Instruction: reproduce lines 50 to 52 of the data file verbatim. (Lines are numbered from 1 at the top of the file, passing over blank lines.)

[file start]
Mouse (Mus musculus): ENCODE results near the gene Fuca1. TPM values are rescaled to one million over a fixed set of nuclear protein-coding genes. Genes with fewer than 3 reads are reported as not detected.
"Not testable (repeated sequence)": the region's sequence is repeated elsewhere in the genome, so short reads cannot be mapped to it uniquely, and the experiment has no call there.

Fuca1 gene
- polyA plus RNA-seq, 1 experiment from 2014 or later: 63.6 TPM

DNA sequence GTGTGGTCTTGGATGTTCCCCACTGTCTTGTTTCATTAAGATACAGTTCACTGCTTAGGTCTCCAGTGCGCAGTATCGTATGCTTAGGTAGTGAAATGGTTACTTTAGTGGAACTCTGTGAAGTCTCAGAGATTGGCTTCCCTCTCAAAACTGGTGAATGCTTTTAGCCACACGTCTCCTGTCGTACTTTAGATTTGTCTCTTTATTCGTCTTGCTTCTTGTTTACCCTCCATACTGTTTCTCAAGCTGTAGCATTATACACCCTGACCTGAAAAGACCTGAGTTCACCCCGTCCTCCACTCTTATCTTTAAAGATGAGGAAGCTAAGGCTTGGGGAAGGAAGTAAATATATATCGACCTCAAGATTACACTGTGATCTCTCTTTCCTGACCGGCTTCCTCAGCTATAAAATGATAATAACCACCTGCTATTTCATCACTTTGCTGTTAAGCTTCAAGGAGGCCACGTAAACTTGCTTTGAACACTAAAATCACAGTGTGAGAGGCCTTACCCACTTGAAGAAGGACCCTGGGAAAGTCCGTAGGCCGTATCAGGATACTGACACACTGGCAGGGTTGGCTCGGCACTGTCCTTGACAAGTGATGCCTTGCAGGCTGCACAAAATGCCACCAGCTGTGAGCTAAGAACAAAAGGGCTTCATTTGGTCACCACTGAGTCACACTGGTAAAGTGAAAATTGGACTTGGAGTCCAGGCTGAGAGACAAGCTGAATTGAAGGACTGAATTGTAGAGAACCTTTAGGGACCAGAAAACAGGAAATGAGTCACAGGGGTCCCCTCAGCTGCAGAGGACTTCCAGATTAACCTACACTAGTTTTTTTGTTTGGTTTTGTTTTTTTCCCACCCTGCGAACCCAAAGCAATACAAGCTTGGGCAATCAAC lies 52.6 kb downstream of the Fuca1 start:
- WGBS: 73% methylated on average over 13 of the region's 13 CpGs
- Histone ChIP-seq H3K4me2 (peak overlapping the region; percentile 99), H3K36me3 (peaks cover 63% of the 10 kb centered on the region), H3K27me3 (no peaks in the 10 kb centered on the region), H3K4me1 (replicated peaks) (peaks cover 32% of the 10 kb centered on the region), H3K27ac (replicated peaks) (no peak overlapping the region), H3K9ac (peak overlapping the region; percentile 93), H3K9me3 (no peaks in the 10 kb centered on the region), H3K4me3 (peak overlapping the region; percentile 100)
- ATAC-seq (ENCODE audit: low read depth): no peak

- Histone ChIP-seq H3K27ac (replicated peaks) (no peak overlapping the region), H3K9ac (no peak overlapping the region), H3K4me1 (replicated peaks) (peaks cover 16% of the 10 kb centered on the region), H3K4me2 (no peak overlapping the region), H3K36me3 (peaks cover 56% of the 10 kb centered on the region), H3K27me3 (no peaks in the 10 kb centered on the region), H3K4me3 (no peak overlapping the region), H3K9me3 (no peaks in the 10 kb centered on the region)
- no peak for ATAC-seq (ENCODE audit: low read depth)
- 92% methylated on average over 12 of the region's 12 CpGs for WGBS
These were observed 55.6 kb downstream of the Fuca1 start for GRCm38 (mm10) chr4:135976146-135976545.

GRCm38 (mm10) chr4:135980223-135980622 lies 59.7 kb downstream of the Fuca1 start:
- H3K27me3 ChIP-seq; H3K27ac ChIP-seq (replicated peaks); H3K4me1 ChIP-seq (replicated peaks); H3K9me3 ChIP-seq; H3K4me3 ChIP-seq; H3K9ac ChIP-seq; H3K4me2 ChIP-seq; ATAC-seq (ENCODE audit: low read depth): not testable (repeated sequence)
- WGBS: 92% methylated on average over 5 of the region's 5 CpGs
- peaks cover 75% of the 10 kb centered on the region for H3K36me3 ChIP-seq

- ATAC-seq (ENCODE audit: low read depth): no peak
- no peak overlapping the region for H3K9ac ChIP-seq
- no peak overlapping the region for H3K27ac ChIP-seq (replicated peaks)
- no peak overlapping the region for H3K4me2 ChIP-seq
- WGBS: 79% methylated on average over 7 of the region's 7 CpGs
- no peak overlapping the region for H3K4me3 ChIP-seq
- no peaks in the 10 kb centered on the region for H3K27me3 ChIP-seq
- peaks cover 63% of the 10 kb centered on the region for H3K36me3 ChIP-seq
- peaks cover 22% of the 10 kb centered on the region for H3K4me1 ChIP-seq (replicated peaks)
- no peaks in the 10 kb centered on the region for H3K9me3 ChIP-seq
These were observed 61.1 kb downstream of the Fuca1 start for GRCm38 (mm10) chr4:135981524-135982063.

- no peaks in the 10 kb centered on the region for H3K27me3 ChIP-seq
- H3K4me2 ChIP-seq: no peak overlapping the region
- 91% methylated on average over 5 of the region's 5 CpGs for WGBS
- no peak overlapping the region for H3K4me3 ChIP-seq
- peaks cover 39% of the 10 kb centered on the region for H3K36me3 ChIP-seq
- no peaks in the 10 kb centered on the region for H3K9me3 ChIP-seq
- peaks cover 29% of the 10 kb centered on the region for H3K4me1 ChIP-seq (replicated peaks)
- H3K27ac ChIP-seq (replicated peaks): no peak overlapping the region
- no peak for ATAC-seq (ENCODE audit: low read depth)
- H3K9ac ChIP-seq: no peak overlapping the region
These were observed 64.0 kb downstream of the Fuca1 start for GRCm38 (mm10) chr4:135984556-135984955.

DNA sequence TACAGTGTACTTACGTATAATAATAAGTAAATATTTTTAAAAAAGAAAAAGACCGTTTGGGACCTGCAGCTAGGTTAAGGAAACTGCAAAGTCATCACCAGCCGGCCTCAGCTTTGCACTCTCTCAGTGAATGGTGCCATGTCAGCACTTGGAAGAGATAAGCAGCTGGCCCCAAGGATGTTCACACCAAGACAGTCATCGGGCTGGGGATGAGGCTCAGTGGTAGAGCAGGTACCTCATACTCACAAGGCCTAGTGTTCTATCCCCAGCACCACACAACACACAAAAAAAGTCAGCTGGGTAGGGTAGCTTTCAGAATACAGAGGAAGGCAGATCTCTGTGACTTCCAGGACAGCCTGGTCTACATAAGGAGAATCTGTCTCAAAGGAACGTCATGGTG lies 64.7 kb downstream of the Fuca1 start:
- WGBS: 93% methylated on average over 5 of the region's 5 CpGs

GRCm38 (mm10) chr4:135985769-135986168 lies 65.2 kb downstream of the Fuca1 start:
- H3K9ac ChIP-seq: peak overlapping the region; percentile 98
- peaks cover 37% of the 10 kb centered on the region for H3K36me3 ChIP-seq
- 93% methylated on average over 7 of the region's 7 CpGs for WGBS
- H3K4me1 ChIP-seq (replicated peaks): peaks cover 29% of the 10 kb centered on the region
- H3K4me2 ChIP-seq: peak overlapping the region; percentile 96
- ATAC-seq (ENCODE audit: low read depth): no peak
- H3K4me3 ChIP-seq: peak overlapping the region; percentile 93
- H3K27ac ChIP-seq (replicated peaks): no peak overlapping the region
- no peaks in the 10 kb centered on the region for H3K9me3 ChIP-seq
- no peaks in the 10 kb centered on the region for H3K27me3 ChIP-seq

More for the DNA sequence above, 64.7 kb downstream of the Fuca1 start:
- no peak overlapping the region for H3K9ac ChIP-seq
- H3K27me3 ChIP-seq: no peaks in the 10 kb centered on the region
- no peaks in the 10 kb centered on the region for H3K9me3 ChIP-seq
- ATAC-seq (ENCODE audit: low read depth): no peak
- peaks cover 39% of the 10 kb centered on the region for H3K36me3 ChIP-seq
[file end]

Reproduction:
- no peaks in the 10 kb centered on the region for H3K9me3 ChIP-seq
- no peaks in the 10 kb centered on the region for H3K27me3 ChIP-seq

More for the DNA sequence above, 64.7 kb downstream of the Fuca1 start: